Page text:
Conversely, it also happens that those industries that Indiana is relatively strong in are those that tend to pull down a state’s PCPI. Having already mentioned the retail industry (Indiana has an LQ of 1.03) as one that tends to pull down a state’s PCPI, two other industries that dominate the Indiana economic profile also tend to pull PCPI down. Indiana has an LQ of 2.17 in durable goods manufacturing—the highest in the nation—and 1.44 for non-durable goods manufacturing. As Figure 12 shows, the relationship is negative. The not-as-bad-news is that the explanatory power of the relationship is not as strong as with those industries that exert positive pressure on the PCPI.

Figure 12: Relationships Between Manufacturing Concentration and PCPI, 2011

Figure 12: Relationships Between Manufacturing Concentration and PCPI, 2011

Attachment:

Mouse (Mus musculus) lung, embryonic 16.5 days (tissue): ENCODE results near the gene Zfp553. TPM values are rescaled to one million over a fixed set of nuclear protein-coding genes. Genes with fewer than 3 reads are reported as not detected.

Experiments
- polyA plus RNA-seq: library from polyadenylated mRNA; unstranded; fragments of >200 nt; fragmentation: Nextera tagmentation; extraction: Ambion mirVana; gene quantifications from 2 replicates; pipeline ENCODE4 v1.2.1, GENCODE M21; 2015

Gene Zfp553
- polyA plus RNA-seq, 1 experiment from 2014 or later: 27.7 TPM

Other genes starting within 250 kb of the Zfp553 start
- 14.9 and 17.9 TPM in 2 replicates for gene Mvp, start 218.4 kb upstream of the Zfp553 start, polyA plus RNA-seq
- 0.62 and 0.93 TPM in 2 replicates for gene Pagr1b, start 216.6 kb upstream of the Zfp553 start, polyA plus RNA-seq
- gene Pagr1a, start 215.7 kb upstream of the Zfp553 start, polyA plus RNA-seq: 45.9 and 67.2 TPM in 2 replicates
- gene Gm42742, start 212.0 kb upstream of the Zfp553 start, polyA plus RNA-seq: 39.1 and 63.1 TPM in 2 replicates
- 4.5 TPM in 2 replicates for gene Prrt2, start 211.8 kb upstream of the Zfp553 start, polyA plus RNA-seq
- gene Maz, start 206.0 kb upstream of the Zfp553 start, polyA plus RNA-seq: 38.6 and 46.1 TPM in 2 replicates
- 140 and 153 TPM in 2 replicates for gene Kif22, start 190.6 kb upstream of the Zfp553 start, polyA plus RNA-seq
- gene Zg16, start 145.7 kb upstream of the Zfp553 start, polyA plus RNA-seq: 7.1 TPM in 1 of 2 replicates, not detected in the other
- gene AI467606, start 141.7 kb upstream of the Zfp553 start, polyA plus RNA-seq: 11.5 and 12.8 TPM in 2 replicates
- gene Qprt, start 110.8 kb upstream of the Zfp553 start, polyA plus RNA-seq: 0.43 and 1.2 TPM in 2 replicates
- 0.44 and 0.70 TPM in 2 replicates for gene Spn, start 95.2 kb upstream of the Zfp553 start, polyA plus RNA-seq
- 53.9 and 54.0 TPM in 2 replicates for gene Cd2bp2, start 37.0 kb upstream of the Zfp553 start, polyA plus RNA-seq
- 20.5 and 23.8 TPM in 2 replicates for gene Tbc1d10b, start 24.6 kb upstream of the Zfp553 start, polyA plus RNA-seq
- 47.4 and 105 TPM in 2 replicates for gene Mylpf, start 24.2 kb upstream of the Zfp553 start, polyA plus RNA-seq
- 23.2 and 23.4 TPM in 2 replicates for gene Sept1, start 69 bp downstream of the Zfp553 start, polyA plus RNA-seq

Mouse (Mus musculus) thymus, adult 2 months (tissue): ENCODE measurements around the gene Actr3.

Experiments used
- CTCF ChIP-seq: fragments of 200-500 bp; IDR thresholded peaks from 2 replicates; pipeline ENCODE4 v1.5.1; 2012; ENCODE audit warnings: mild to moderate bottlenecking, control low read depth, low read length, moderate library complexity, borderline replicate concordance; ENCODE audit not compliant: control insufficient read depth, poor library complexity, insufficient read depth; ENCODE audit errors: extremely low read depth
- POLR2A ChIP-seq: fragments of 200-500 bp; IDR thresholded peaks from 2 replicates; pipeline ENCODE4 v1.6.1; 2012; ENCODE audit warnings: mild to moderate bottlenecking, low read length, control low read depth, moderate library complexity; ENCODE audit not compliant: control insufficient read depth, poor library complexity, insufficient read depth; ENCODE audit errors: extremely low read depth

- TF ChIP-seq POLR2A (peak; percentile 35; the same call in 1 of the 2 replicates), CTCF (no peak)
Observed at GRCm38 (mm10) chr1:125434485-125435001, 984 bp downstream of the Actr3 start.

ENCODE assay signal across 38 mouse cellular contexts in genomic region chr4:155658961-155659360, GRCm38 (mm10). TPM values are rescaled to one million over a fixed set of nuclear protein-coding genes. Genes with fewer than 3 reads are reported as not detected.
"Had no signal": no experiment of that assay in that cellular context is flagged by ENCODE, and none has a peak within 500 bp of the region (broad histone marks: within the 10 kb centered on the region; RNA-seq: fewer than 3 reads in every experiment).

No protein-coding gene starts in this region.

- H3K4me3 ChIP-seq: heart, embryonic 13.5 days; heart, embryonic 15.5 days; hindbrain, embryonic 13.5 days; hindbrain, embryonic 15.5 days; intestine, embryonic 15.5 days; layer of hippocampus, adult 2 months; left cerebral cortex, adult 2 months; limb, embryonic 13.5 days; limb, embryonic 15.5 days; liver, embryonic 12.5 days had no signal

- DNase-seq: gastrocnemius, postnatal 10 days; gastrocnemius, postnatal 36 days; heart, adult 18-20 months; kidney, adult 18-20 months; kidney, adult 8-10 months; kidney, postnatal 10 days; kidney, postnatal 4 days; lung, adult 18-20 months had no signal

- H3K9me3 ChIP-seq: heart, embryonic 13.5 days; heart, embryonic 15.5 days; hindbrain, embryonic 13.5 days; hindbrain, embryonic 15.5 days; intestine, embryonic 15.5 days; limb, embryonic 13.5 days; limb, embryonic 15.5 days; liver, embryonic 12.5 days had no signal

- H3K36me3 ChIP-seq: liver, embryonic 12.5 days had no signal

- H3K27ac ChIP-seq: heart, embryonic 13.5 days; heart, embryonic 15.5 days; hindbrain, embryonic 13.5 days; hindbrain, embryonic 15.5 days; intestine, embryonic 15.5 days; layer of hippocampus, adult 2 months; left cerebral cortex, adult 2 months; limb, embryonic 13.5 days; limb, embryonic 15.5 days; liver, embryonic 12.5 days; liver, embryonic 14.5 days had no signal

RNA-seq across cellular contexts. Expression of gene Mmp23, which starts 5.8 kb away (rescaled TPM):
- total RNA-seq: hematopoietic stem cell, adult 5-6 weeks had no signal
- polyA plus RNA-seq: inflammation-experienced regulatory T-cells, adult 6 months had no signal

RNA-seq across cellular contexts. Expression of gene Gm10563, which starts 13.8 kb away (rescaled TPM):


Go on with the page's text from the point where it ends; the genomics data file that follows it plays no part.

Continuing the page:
Source: IBRC, using Bureau of Economic Analysis data

For those who may want to emphasize the importance of advanced manufacturing contributing to rising PCPI may well use the state of Connecticut as an example, the state with the highest PCPI in the country. With Pratt & Whitney and Electric Boat, the state produces an array of sophisticated manufactures. Connecticut has a respectable durable goods manufacturing LQ of 1.38 (Connecticut also has the second-highest LQ in finance and insurance, after Delaware).

The other industry that tends to put negative pressure on PCPI is the miscellaneous collage of personal service, laundry, household employees, repair and maintenance workers call “other services” (see Figure 13).

Figure 13: Relationship Between “Other Services” Concentration and PCPI, 2011

Figure 13: Relationships Between Other Services Concentration and PCPI, 2011

Source: IBRC, using Bureau of Economic Analysis data

A Brief Excursus on Manufacturing